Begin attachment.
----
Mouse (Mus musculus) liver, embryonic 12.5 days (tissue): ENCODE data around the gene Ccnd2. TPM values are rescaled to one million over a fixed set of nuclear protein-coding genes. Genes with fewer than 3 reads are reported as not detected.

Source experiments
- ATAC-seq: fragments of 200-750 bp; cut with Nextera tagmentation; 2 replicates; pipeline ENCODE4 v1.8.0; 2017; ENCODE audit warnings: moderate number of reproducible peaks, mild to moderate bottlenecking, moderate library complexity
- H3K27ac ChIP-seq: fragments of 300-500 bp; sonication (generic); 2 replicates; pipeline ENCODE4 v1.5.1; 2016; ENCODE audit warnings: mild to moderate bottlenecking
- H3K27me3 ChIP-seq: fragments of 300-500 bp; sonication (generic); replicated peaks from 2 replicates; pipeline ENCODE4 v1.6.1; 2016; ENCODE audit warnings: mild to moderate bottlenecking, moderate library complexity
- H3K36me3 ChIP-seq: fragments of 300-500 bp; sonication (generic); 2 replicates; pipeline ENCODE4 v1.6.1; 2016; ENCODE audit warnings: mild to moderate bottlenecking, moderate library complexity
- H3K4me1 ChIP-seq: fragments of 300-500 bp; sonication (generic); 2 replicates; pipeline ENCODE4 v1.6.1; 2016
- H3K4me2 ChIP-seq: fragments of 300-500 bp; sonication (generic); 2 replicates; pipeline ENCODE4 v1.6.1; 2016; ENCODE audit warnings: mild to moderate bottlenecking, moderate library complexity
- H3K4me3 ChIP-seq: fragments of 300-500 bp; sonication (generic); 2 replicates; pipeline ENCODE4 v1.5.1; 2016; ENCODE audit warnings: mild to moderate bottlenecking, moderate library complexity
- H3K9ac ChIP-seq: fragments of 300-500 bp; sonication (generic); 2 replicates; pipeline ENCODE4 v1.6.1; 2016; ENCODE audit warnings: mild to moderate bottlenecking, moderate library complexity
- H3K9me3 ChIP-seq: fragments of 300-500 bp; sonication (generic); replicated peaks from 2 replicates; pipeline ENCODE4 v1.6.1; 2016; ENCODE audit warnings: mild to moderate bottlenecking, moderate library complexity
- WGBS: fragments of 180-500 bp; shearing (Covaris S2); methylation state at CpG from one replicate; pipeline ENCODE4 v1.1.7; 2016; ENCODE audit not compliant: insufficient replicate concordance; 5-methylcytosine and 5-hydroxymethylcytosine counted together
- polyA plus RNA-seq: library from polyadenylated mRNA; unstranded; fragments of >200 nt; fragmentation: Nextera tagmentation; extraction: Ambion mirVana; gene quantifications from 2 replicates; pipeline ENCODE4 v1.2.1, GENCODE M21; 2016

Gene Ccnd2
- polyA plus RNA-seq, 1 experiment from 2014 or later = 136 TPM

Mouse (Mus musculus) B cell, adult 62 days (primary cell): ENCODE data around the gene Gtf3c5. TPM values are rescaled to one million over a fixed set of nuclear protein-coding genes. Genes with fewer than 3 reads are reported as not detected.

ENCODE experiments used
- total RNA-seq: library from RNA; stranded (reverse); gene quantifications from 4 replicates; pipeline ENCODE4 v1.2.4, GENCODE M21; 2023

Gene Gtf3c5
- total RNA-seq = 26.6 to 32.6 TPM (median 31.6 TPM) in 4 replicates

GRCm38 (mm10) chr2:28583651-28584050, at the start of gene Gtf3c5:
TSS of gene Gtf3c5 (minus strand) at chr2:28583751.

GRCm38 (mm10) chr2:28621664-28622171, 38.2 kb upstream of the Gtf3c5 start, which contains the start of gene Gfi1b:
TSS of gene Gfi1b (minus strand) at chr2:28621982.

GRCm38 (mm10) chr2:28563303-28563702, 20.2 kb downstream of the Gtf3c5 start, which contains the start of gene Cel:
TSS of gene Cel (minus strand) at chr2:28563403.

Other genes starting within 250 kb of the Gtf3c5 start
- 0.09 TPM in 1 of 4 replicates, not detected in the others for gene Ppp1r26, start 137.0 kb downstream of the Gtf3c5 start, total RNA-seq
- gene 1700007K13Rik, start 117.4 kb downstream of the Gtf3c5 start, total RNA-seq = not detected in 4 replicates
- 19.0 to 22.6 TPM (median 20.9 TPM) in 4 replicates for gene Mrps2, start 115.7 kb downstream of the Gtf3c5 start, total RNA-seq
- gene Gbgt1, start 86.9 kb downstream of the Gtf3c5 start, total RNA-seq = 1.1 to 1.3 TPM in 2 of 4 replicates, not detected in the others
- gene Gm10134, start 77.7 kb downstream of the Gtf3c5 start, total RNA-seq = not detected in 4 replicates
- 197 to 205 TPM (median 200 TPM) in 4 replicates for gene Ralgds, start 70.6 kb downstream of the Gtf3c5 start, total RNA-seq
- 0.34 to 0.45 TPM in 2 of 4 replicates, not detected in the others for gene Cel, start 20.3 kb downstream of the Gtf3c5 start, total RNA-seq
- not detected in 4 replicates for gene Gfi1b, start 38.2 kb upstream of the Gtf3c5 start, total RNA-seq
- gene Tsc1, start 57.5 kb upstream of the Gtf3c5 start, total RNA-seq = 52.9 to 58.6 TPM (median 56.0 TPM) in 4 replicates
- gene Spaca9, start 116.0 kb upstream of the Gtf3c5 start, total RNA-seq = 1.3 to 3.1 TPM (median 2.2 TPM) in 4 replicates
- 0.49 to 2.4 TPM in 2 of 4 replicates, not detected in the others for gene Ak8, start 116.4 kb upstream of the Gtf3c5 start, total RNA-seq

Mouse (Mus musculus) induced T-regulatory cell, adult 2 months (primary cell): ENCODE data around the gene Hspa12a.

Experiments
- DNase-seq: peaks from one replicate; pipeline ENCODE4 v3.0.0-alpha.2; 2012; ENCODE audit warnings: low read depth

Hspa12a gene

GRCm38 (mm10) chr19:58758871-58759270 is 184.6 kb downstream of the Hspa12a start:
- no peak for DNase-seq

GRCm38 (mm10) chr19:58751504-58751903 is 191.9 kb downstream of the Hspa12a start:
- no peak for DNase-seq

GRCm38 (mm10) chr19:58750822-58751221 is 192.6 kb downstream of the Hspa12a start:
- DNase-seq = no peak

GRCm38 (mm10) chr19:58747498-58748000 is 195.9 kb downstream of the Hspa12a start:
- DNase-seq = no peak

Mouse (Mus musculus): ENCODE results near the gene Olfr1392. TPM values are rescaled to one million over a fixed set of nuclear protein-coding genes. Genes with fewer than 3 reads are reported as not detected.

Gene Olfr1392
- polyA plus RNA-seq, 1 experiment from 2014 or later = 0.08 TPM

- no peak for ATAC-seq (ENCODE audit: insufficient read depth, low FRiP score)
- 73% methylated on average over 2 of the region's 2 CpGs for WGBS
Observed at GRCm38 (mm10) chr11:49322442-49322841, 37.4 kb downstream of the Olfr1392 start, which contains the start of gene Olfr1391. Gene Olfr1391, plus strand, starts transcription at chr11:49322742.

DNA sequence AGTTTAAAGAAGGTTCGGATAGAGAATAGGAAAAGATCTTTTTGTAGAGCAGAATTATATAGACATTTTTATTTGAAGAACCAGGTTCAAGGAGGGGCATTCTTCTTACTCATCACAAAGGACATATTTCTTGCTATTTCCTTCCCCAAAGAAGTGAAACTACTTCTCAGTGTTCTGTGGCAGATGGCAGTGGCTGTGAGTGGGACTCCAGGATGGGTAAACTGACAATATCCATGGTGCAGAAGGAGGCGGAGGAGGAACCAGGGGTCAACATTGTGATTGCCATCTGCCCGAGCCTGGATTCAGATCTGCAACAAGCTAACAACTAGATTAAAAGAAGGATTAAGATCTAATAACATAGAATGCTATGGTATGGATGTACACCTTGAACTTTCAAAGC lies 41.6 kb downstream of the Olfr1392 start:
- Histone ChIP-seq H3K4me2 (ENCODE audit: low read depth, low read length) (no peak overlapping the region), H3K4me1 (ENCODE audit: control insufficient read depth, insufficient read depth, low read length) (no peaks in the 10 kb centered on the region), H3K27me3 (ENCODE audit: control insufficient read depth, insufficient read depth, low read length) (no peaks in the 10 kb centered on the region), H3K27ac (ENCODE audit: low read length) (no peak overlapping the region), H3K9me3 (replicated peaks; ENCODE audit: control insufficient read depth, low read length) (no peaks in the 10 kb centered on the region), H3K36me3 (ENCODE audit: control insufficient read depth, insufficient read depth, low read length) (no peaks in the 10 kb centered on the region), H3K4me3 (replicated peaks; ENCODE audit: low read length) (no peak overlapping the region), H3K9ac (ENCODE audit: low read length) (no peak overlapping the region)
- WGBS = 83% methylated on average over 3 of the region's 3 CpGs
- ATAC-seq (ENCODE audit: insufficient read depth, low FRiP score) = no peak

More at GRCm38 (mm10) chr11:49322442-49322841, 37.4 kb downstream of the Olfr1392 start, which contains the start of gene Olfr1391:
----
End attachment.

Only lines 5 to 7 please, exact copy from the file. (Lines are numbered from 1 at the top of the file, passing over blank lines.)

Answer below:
- H3K27me3 ChIP-seq: fragments of 300-500 bp; sonication (generic); replicated peaks from 2 replicates; pipeline ENCODE4 v1.6.1; 2016; ENCODE audit warnings: mild to moderate bottlenecking, moderate library complexity
- H3K36me3 ChIP-seq: fragments of 300-500 bp; sonication (generic); 2 replicates; pipeline ENCODE4 v1.6.1; 2016; ENCODE audit warnings: mild to moderate bottlenecking, moderate library complexity
- H3K4me1 ChIP-seq: fragments of 300-500 bp; sonication (generic); 2 replicates; pipeline ENCODE4 v1.6.1; 2016